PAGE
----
Wood ticks still a concern in September for the ministry of health

As the final days of nice weather roll into Saskatchewan, the provincial government is reminding residents that wood ticks are still are still an issue even as we approach the fall season.

Dr. Emily Jenkins from the University of Saskatchewan says tick season usually runs from mid-April to July, but ticks can still be found this time of year.

“The main reason we’re sending this message out right now is that we want people to be extra vigilant because it’s uncommon to see ticks this late in the year, but if you do see ticks, the chances are very high it’s one of the ones that we’re worried about that can actually transmit Lyme Disease.”

Dr Jenkins says blacklegged ticks often come to Saskatchewan in the teenaged stage of their development in the spring.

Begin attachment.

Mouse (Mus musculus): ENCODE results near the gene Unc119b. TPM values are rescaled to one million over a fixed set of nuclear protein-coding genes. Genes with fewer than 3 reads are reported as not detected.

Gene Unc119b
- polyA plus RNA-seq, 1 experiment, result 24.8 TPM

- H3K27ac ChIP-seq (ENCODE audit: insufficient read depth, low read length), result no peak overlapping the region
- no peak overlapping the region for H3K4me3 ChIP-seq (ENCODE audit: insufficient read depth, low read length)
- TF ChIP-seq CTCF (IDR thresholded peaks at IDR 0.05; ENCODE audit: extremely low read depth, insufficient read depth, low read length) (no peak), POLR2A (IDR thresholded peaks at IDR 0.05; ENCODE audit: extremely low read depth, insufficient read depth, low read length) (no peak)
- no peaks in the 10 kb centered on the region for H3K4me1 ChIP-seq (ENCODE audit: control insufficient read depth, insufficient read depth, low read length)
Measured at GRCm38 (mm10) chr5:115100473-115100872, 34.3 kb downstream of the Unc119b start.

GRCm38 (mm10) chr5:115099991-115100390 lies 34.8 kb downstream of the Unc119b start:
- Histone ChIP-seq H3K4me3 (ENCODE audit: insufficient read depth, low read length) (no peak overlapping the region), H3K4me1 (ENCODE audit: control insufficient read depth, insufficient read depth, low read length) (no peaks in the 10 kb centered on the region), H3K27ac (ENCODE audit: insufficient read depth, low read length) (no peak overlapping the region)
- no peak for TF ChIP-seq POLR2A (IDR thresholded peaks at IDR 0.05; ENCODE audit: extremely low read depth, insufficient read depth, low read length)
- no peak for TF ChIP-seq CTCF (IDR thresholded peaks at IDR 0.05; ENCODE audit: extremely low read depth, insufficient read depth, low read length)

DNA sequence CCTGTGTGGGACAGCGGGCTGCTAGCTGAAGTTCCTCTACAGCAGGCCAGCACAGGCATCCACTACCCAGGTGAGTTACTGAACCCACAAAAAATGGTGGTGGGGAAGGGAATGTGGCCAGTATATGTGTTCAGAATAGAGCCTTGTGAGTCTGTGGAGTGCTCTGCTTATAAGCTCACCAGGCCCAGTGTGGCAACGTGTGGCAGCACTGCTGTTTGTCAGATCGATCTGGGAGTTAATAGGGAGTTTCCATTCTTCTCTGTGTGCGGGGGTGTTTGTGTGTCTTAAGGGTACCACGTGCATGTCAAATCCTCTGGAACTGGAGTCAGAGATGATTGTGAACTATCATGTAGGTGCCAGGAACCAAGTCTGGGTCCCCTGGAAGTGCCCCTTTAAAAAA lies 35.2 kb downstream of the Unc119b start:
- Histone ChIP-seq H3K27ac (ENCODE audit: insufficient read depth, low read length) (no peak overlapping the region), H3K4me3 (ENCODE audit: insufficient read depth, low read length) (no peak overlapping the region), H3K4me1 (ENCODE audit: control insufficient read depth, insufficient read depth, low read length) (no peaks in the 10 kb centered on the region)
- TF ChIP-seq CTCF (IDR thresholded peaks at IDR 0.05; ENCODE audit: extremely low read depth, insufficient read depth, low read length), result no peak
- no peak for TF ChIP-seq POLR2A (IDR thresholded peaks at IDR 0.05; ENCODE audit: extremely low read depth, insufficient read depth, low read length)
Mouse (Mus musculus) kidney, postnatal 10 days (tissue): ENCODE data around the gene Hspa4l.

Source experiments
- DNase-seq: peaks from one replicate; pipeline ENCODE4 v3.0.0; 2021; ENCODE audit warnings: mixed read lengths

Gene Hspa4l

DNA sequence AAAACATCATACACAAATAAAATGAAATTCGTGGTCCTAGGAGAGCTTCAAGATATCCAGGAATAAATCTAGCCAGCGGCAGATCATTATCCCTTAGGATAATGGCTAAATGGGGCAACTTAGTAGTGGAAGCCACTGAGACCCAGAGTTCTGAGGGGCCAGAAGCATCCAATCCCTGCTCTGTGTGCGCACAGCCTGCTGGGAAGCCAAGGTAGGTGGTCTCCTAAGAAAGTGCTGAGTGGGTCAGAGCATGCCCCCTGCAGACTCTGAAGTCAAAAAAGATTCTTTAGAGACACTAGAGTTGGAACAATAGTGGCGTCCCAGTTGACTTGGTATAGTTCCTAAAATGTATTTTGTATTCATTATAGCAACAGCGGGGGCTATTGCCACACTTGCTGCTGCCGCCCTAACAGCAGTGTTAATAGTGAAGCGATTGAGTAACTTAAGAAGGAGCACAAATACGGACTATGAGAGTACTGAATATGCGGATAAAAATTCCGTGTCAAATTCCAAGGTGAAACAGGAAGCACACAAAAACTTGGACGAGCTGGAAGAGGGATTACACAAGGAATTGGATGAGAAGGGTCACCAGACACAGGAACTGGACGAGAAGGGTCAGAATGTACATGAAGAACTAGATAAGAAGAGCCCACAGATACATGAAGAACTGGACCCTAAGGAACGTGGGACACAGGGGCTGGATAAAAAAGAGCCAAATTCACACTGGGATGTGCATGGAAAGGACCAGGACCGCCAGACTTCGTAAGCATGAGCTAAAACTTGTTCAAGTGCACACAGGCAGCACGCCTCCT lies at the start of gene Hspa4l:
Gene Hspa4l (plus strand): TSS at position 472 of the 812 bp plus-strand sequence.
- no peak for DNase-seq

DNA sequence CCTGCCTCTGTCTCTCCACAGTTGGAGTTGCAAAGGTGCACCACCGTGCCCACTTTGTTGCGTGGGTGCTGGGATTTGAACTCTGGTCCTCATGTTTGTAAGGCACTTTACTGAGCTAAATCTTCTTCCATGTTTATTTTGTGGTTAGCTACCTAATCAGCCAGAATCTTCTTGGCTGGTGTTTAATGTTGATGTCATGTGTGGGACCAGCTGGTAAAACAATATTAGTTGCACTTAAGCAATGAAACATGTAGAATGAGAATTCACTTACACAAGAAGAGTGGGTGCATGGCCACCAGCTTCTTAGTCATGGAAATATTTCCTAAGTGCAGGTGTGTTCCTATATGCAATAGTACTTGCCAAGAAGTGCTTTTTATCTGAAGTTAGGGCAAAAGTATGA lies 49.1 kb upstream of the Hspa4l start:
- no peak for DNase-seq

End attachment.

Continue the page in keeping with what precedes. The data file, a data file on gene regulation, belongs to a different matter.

“The teenaged ticks take a ride on those migratory birds, when they get here the pop off and they hang out over the summer,” Dr. Jenkins said. “(They) develop to the adult stage, and then then those adult ticks are questing for a host, and that could be us or our pets, in the fall.”

The province, along with the University of Saskatchewan, have released eTick this year, a platform that allows Saskatchewan residents the opportunity to identify wood ticks found on themselves or pets.

Dr. Jenkins says the eTick program has been a success so far thanks to participation from Saskatchewan residents.

“We’ve had thousands of submissions and we’ve been very pleased to report that we’ve only found a few of the Lyme Disease ticks,” Dr. Jenkins said. “I would say that we picked up more of them this year than we usually do, so we attribute that to the success of eTick, we think that helped us find these rare — there were less than 10 — blackegged ticks that are showing up here.”

A link to eTick can be found here.

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